Don't be Afraid to Ask

In years past, bankruptcy filings were mainly due to a loss of job, a loss of health or a  loss of spouse due to death or divorce. This year Bankruptcy filings have doubled in our district. This increase in filings is in large part due to the unemployment rate, housing industry, high fuel prices and the economy in general.
The folks I come into contact with are extremely proud. They work hard, pay taxes, raise families and pay their bills. They are extremely proud.  Given the rise in bankruptcy filings they word of mouth has gotten out and people are more apt to be proactive than they were in the past. Often times they will consult with a lawyer and have high credit ratings have not missed a payment on credit cards, mortgages, medical bills or other debt. They know they are walking a tight rope though and the bottom is soon going to fall out. The debtor wants to pay their bills but will not hang on for very long. They may have exhausted their IRA’s. Retirement funds, children’s college funds, liquidated all their assets and fear the worst-they will miss that first faithful payment to a creditor. The creditors will begin to call them, default notices will arrive in their mailbox, a process server will deliver a summons to their front door and they will end up in Court. Some fear jail.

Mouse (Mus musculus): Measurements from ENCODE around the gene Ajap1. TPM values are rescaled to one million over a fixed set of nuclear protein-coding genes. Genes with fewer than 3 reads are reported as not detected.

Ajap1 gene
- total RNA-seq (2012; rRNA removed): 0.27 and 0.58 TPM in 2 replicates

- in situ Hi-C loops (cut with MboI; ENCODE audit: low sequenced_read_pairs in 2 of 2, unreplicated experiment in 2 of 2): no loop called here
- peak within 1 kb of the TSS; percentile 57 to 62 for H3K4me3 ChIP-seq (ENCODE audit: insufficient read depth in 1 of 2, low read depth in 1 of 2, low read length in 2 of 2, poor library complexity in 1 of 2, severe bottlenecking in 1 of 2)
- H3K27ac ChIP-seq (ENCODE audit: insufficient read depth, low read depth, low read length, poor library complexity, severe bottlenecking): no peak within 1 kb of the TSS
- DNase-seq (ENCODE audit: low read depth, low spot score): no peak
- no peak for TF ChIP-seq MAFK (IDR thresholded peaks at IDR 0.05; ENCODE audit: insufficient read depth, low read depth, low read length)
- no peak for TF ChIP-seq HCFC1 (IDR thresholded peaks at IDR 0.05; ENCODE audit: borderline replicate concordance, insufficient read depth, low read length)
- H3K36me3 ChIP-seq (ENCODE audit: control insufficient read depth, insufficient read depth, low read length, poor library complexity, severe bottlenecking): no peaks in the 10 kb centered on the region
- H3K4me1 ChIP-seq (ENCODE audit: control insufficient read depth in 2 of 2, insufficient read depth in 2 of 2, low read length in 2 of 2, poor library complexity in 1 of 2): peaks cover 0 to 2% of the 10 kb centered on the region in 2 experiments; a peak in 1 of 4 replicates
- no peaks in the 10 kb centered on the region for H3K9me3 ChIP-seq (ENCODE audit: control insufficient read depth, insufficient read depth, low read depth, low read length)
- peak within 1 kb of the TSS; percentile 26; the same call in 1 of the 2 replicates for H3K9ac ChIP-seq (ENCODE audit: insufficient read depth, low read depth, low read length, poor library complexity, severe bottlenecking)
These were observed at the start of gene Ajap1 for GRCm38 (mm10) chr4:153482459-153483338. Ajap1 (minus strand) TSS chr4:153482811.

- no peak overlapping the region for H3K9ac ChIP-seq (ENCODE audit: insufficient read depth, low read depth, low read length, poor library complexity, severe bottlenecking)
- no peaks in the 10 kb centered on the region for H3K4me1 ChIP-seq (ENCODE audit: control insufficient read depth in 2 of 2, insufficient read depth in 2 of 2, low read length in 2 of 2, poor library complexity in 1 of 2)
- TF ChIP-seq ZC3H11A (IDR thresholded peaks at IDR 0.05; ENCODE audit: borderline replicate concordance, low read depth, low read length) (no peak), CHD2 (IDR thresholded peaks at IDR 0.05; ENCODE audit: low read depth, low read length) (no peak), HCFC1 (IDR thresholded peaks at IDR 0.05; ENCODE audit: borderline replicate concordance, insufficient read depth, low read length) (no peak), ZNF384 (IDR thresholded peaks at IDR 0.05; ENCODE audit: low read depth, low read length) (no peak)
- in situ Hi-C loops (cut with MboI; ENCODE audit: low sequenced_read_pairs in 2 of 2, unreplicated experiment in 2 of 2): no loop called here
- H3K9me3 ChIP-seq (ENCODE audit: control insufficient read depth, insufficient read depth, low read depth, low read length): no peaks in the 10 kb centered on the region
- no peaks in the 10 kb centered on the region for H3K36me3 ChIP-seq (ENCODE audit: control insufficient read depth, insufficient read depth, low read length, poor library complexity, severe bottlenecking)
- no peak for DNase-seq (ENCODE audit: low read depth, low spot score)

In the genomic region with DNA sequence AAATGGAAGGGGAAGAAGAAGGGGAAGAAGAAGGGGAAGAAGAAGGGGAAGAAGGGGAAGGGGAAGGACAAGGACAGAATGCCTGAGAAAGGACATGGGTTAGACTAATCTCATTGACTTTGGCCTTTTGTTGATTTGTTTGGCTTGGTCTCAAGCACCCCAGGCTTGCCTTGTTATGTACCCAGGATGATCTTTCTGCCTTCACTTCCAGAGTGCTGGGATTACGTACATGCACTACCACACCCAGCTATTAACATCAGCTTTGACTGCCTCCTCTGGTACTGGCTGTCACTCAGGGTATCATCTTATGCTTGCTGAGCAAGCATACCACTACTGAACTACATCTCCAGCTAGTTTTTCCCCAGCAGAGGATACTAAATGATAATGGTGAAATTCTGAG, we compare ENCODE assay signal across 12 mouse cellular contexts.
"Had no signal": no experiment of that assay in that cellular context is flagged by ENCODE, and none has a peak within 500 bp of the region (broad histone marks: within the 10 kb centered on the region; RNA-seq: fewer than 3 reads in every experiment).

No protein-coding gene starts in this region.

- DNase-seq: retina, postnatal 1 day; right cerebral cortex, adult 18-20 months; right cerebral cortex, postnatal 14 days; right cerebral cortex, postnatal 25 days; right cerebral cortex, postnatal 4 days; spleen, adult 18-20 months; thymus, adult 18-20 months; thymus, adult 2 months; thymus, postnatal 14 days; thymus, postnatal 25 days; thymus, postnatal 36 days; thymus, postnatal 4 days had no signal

They want to know how the foreclosure process works, what to expect, can they stay in their home? How long until they must leave?
Our Forefathers wrote the US Constitution with the intent not to have debtor’s prisons. Bankruptcy is a remedy afforded to us when there is no alternative. Nobody wants to file a Bankruptcy; it is used as a last resort. Life is a marathon and we never know what will hit us. A loss of job, illness, divorce or foreclosure can send someone into financial ruins and psychological despair. People want to know the ‘rules’. What assets can they protect? What debts are non-dischargeable? Where do they turn? What do they pay or not pay? What is a summons? Should they or should they not pay their credit cards? What do they tell their creditors? Must they appear in Court for hearings? What is legal and what is not? What is ethical and what is not? Do they pay their property taxes even if they have to let their home go? What is a judgment and what are the consequences?
Most people who are filing bankruptcies today have fallen prey to the economy and the housing market. It is a vicious cycle. They rob Peter to pay Paul by living off their credit cards and taking cash advances until the market turns. Some wait until the credit cards are cut off and the well is dry. Others are proactive and do not want to wait until that point. They want to plan and time things accordingly. They want to do the right thing and protect themselves at the same time.

Sherry Ellis Law, PLLC